Album Review: Kiwi Jr. // Cooler Returns

Arriving one year to the month since their full-length debut, Football Money, Kiwi Jr.’s sophomore effort has cemented their own place in power-pop’s musical folklore.

Very few record labels establish themselves as a brand as strongly as Sub Pop. The Seattle outfit rose to prominence in the late 80s, and the Sub Pop logo soon became synonymous with bands who were frontiering a new era of indie music in the US.

It’s no surprise then, that Canada’s Kiwi Jr. caught the attention of the label; with a slacker-rock sound that harks back to the heyday of Pavement & The Vaselines, whilst maintaining a modern lyrical edge.

Cooler Returns’ first single, ‘Undecided Voters’, was released amidst the chaos of 2020’s US presidential debates. Frontman Jeremy Gaudet observes the lunacy of the campaign circus, focusing on the people who inhabit that ambiguous slice of the pie chart, or ‘democracy’s driftwood’, as Gaudet puts it.

Throughout the LP, this unperturbed and unpretentious nod to an understanding of heavier themes allows the album to remain breezy and – unlike many other musical products of 2020 – fun.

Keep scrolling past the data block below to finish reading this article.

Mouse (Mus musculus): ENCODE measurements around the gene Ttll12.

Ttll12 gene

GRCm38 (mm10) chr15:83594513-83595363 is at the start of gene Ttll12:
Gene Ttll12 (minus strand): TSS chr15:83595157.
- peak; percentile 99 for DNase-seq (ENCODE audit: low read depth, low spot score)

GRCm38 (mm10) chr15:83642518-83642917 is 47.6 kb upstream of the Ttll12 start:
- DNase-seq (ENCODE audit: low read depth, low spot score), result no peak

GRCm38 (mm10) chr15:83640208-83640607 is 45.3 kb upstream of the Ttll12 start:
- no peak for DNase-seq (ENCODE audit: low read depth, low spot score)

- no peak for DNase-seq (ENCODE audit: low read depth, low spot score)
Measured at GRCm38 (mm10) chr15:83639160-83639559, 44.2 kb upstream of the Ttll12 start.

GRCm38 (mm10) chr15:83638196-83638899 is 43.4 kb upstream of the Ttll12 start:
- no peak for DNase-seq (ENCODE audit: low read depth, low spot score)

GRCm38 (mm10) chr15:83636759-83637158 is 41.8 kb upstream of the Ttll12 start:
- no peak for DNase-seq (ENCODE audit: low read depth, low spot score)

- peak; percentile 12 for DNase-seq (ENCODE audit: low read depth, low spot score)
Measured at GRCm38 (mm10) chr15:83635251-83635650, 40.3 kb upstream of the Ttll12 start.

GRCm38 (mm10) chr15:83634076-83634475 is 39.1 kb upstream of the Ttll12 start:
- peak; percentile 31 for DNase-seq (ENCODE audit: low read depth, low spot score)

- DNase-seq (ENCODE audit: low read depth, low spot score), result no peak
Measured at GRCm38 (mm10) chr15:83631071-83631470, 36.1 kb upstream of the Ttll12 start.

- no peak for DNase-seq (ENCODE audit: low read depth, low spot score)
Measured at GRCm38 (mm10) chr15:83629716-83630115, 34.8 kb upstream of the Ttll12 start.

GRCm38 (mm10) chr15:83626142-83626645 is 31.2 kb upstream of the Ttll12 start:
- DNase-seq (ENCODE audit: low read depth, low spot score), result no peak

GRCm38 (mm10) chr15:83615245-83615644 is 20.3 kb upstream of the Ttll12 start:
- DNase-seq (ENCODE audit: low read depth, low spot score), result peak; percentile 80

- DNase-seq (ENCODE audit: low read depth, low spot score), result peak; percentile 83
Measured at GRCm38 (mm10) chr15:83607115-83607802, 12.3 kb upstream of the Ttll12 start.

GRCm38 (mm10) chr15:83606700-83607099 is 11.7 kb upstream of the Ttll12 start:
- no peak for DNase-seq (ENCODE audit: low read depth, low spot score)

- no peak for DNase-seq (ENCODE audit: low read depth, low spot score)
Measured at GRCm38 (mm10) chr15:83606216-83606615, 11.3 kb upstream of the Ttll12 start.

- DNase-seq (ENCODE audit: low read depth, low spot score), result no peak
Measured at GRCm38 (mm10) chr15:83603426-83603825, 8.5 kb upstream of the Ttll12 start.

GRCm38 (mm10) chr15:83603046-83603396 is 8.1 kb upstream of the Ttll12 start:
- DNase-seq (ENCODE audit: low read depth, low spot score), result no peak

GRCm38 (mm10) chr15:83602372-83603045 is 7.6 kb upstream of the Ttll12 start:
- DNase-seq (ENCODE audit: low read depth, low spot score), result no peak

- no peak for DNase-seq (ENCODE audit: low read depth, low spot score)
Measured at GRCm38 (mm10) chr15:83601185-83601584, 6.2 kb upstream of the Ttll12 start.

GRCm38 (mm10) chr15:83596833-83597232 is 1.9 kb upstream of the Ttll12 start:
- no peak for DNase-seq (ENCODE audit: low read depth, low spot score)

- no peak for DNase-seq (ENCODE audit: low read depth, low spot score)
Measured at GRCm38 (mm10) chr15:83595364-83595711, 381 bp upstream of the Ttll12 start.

From the very opening of Cooler Returns, Kiwi Jr. set the precedent for the tone of the tracklist to follow. ‘Tyler’ begins with sprawling, jangled verses which give way for a sharp, melodic chorus to catch the listener like a trap door.

With such a small pool of acts from the slacker-rock world penetrating the mainstream, Kiwi Jr. are always going to be faced with comparisons to the likes of The Modern Lovers and Pavement. And although there are echoes of Pavement’s Stephen Malkmus throughout Kiwi Jr.’s work, the band have allowed a range of sonic inspirations to penetrate this collection of songs.

‘Maid Marian’s Toast’ pairs its post-chorus guitar solo with folky harmonica. And ‘Only Here For A Haircut’ incorporates slide guitar and a Honky-tonk piano riff that steps outside of their genre confines with confidence.

Lyrics throughout the album cut between the surreal and the mundane, with each short song passing by without any filler. This swift, no nonsense delivery means ‘Cooler Returns’ remains high-tempo and fluid throughout.

Alongside contemporaries of the genre, such as Parquet Courts, and more recently Disq, Kiwi Jr have added not only a footnote, but a chapter of their own in a genre that remains perpetually youthful and refreshing.

featured image: Warren Calbec

Author avatar
Matt Ganfield

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